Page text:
We inspect the borough's adopted roadsregularly to identify defects, such as potholes, which we then risk assess and prioritise for repair.

In an emergency

If you are reporting an emergency that is likely to present an imminent threat to life, serious injury or serious damage to property, please call us on:

How to report a pothole

Complete our online form to report a pothole; check if a pothole has already been reported; or check the status of existing reports.

Interested party on existing problem - To log yourself as an interested party on an existing fault, select the fault and click 'Add'.

Clock Completing this form takes around 5 minutes

Paperclick You must tell us:

  • Street name or postcode near the location of the pothole.
  • Number of potholes at the location.
  • As much detail as you can about the damage.
  • A description of the exact location, for example:
    • Is it outside, or between certain house numbers?
    • Name of a business where it's located.
    • Number of streetlamps it's near or between.
    • Is it at a road junction or, between multiple junctions?

You can also upload a photo of the pothole. The more detail you have the better.

Map navigation

You will need to show us on a map where the pothole is. You can do this by dropping a 'pin' on the map.

  • On a touch screen device, pinch to zoom in and out.
  • On a desktop device:
    • click and drag to pan around the map area.
    • To zoom, you can either use the mouse wheel; hold down shift and click and drag a box; or use the zoom button on the toolbar.
  • The map also allows you to search by place name, road, postcode or address.
Report a pothole

After you have reported it

We are unable to respond to a request unless you provide an email address.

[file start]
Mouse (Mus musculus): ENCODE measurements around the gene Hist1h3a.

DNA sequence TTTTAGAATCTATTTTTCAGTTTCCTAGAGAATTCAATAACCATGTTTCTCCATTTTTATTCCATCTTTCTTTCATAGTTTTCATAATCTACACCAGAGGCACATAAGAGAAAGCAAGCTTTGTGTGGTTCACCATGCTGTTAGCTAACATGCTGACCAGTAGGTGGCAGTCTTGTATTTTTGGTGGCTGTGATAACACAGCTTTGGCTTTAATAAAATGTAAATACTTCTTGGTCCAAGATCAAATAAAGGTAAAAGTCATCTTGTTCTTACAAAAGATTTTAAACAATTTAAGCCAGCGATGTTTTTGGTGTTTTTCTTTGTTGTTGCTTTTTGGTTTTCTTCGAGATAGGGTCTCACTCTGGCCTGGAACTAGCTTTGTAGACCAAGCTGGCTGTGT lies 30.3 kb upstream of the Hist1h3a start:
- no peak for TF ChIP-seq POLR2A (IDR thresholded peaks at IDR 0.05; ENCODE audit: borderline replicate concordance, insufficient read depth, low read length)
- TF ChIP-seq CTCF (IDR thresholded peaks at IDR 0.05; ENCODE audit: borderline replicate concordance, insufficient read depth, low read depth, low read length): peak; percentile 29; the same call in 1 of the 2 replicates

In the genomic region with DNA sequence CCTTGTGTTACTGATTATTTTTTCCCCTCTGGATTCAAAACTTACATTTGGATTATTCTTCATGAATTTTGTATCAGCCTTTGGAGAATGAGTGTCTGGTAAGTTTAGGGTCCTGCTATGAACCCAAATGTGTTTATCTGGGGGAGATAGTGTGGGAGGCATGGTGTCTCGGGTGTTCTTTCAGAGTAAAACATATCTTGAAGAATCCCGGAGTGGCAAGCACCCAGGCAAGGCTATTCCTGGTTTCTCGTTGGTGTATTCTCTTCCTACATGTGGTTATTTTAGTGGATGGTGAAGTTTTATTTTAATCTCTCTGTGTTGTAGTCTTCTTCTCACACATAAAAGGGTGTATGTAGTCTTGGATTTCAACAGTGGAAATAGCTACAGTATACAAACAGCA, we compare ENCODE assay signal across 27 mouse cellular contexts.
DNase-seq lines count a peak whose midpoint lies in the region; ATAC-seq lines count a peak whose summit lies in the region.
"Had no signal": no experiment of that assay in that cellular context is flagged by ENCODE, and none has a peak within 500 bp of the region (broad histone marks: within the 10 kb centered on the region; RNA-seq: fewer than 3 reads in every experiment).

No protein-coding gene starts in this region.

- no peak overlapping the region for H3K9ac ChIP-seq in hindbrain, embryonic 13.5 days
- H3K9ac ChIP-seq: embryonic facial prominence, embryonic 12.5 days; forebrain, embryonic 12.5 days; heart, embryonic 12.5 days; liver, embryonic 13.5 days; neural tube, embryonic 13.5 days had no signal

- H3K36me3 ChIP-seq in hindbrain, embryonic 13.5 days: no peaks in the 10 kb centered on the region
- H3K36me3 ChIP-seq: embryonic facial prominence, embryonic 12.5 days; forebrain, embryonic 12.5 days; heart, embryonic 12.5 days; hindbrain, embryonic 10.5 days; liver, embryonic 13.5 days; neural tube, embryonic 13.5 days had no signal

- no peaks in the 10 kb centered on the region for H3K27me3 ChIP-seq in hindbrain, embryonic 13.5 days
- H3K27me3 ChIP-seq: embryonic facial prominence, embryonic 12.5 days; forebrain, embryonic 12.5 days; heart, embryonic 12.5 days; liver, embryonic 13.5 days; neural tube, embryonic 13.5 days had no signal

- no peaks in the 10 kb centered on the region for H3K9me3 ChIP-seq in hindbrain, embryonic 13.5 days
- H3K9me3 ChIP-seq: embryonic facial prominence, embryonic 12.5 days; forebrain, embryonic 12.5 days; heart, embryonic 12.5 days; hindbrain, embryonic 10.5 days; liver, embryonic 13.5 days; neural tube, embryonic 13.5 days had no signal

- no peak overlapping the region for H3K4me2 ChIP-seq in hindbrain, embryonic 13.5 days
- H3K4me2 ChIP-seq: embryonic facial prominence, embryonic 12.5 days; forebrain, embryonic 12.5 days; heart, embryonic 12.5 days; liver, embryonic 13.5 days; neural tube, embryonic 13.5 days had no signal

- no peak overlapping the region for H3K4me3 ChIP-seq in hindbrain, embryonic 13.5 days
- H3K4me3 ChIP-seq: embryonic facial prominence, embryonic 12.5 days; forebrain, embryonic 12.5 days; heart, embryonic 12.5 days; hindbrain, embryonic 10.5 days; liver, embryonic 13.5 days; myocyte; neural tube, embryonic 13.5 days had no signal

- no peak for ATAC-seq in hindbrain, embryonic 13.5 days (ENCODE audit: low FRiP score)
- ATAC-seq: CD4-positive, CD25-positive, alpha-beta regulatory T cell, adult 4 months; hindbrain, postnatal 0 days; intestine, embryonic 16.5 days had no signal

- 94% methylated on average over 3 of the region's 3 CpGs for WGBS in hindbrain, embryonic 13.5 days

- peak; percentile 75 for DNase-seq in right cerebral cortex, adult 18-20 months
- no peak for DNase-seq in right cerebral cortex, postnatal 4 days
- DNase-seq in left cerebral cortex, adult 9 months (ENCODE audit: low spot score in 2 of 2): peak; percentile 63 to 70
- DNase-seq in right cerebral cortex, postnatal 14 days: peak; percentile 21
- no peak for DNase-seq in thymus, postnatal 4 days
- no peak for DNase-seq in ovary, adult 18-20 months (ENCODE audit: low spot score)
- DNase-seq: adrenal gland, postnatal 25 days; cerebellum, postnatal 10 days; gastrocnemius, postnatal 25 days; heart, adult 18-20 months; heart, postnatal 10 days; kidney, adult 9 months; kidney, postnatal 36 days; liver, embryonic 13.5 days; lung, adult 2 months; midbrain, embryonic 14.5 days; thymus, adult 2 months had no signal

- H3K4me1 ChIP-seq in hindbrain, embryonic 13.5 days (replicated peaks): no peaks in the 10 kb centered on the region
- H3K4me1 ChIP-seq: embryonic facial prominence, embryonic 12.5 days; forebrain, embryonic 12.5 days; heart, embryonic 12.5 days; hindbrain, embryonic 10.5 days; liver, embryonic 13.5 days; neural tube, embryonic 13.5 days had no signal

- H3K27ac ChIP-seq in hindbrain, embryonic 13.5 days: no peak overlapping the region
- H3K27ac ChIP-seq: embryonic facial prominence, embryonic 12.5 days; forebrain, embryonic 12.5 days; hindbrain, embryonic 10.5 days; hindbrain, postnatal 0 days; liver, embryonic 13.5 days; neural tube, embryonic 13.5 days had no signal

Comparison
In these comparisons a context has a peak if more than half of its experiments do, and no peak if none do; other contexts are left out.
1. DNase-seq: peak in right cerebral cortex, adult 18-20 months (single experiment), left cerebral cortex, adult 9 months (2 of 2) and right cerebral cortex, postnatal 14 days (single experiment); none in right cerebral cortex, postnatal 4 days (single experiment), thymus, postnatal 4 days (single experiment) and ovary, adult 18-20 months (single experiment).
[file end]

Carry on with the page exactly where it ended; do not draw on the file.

If you provide your email address, you will:

  • Receive confirmation of your report by email.
  • Receive an update with the report outcome once an action has been taken.
  • Alternatively, you can make a request using your MyKirklees account and a record of your report will be saved in your account history. If you don't already have a MyKirklees account, you can register online.

What we'll do

We investigate all reported potholes if the required information has been submitted.

For a pothole to be fixed, it has to be an 'actionable defect', which is in line with defined guidelines.

How quickly we repair them depends on how the pothole is categorised. We have to take into account:

  • Location of the pothole.
  • Depth and size of the pothole.
  • Type of road the pothole is on.
  • Potential risk to pedestrians and motorists.

Depending on the severity of the pothole, a risk assessment will be undertaken in accordance with our risk-based approach to road maintenance:

  • If the pothole meets our emergency criteria, we aim to make a temporary repair to make it safe, within 24 hours. This will be followed up with a permanent repair, if required, at a later date.
  • We aim to repair larger defects within 7 days.
  • If it is not considered an emergency, work will be done within 28 days.